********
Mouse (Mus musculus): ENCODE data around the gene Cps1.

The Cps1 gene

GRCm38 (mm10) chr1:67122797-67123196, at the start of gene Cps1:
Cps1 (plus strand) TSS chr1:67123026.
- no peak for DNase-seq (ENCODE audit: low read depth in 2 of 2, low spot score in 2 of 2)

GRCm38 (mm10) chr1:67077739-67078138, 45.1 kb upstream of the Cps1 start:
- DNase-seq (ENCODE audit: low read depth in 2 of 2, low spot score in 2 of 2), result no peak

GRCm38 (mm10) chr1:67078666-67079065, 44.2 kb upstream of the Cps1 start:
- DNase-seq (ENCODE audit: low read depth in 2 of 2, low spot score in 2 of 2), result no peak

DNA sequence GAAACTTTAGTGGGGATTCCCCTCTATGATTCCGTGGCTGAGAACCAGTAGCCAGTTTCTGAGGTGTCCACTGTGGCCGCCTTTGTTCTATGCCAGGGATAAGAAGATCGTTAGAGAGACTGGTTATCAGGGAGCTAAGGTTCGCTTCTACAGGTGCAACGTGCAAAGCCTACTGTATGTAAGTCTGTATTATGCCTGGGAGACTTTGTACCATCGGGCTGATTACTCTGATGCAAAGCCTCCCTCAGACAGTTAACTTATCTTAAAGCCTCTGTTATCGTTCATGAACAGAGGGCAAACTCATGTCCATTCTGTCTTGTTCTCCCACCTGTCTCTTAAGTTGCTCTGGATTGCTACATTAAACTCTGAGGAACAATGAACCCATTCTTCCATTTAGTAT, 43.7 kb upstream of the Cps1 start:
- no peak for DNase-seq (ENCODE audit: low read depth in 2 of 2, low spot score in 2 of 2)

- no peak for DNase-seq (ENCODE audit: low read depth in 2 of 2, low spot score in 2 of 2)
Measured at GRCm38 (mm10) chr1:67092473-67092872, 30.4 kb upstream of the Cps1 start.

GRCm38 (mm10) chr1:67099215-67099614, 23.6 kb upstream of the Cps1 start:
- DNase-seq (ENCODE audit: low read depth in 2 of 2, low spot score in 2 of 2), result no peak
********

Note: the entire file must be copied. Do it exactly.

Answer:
Mouse (Mus musculus): ENCODE data around the gene Cps1.

The Cps1 gene

GRCm38 (mm10) chr1:67122797-67123196, at the start of gene Cps1:
Cps1 (plus strand) TSS chr1:67123026.
- no peak for DNase-seq (ENCODE audit: low read depth in 2 of 2, low spot score in 2 of 2)

GRCm38 (mm10) chr1:67077739-67078138, 45.1 kb upstream of the Cps1 start:
- DNase-seq (ENCODE audit: low read depth in 2 of 2, low spot score in 2 of 2), result no peak

GRCm38 (mm10) chr1:67078666-67079065, 44.2 kb upstream of the Cps1 start:
- DNase-seq (ENCODE audit: low read depth in 2 of 2, low spot score in 2 of 2), result no peak

DNA sequence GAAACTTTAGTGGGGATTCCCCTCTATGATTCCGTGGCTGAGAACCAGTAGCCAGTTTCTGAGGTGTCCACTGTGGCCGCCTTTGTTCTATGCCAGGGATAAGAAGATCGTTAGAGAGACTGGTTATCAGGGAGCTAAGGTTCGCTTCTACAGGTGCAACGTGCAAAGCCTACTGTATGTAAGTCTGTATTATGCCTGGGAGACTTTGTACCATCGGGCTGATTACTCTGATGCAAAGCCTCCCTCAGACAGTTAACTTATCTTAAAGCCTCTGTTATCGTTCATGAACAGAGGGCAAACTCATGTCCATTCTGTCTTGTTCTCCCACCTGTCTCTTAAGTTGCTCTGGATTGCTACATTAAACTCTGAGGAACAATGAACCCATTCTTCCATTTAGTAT, 43.7 kb upstream of the Cps1 start:
- no peak for DNase-seq (ENCODE audit: low read depth in 2 of 2, low spot score in 2 of 2)

- no peak for DNase-seq (ENCODE audit: low read depth in 2 of 2, low spot score in 2 of 2)
Measured at GRCm38 (mm10) chr1:67092473-67092872, 30.4 kb upstream of the Cps1 start.

GRCm38 (mm10) chr1:67099215-67099614, 23.6 kb upstream of the Cps1 start:
- DNase-seq (ENCODE audit: low read depth in 2 of 2, low spot score in 2 of 2), result no peak